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Airplane partitions are typically very heavy – and they need to be equipped with a cutout for emergency stretchers and a fold-down chair for cabin attendants. This creates a tricky puzzle for engineers looking to lighten the load. The new 3D-printed partition features a functional, yet artistic criss-cross design that turns out to be even stronger than its predecessor. Best of all, when you take into account the existing number of A320 planes, Airbus estimates that the new partition could save up to 465,000 metric tons of CO2 emissions per year.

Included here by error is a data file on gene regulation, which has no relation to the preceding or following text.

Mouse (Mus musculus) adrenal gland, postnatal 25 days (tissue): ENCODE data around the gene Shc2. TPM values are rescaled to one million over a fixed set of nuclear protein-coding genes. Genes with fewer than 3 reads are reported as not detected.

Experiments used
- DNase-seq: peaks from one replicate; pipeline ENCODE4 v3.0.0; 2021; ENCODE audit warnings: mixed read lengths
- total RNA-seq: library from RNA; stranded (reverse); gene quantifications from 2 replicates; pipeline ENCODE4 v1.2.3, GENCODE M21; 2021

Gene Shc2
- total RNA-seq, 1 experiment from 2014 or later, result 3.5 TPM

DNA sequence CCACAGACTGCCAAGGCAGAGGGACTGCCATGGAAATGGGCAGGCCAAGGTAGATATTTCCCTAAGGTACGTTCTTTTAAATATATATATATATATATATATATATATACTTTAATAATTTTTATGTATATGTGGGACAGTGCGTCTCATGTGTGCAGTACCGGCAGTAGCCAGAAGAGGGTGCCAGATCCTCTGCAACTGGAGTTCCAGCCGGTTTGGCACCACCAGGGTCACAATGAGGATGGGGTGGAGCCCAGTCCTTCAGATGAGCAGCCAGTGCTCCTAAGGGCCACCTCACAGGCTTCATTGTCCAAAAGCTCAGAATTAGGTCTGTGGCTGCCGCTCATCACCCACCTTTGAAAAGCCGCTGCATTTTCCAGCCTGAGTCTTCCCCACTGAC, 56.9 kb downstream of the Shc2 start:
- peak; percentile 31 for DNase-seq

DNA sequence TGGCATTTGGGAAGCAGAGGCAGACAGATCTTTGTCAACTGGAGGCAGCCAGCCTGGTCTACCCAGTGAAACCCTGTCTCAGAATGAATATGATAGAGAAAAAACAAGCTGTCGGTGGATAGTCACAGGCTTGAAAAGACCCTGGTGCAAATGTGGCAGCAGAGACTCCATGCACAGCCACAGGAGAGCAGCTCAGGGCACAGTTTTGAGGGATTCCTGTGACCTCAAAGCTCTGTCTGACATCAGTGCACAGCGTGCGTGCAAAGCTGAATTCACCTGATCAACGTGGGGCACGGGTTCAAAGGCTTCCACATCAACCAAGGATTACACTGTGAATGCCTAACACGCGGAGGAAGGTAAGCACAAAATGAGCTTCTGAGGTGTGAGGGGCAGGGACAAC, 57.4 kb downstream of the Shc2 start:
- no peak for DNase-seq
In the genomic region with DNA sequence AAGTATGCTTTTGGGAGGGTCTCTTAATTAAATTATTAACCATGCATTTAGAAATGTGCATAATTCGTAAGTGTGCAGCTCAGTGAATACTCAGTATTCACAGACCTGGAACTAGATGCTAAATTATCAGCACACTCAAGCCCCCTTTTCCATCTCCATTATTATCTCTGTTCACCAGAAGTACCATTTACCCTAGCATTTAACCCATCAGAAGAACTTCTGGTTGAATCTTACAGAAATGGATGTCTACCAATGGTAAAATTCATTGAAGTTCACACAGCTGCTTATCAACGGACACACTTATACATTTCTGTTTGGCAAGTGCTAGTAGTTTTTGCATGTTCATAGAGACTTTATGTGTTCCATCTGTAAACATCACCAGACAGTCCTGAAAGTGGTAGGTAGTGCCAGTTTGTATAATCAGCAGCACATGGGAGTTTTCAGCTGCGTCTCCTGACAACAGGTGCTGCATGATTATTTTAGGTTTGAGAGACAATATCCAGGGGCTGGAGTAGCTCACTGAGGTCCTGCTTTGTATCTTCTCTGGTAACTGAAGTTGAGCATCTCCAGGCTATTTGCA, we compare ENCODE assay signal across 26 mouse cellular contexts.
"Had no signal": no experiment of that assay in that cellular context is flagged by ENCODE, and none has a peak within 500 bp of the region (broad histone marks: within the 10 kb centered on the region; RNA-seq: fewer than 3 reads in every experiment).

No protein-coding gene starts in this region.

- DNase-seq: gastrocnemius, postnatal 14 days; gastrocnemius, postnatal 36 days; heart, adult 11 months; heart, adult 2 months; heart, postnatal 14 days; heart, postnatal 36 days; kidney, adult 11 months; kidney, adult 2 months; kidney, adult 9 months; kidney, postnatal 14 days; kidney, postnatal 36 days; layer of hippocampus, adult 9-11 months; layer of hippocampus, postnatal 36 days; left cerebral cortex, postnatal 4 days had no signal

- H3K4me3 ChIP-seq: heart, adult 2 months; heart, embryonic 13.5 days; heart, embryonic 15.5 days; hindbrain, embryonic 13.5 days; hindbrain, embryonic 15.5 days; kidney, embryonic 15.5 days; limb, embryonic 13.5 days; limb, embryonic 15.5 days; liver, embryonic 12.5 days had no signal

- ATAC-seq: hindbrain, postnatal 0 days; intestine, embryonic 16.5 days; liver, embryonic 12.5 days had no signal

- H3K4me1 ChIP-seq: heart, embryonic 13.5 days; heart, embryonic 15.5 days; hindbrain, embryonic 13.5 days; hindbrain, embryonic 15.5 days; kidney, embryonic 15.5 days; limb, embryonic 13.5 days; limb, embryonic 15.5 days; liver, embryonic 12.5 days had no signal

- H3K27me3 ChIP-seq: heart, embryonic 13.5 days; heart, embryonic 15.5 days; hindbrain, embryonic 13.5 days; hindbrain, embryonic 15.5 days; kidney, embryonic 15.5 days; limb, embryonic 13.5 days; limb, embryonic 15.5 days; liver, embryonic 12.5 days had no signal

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Related: New self-healing material could repair airplanes in mid-flight

The Bionic Partition is currently undergoing 16G crash testing before it is certified and introduced to the current fleet of A320 planes. This is not the first innovation by Benjamin and The Living, as seen in his interview with Inhabitat. In 2014 the designer grew a building from mushroom matter by creating self-assembling plant-based bricks, and before that he grew materials from bacteria. It is clear we have not yet seen the last of the creative minds at The Living.

+ The Living

+ Airbus

+ Autodesk

+ APWorks

Images via The Living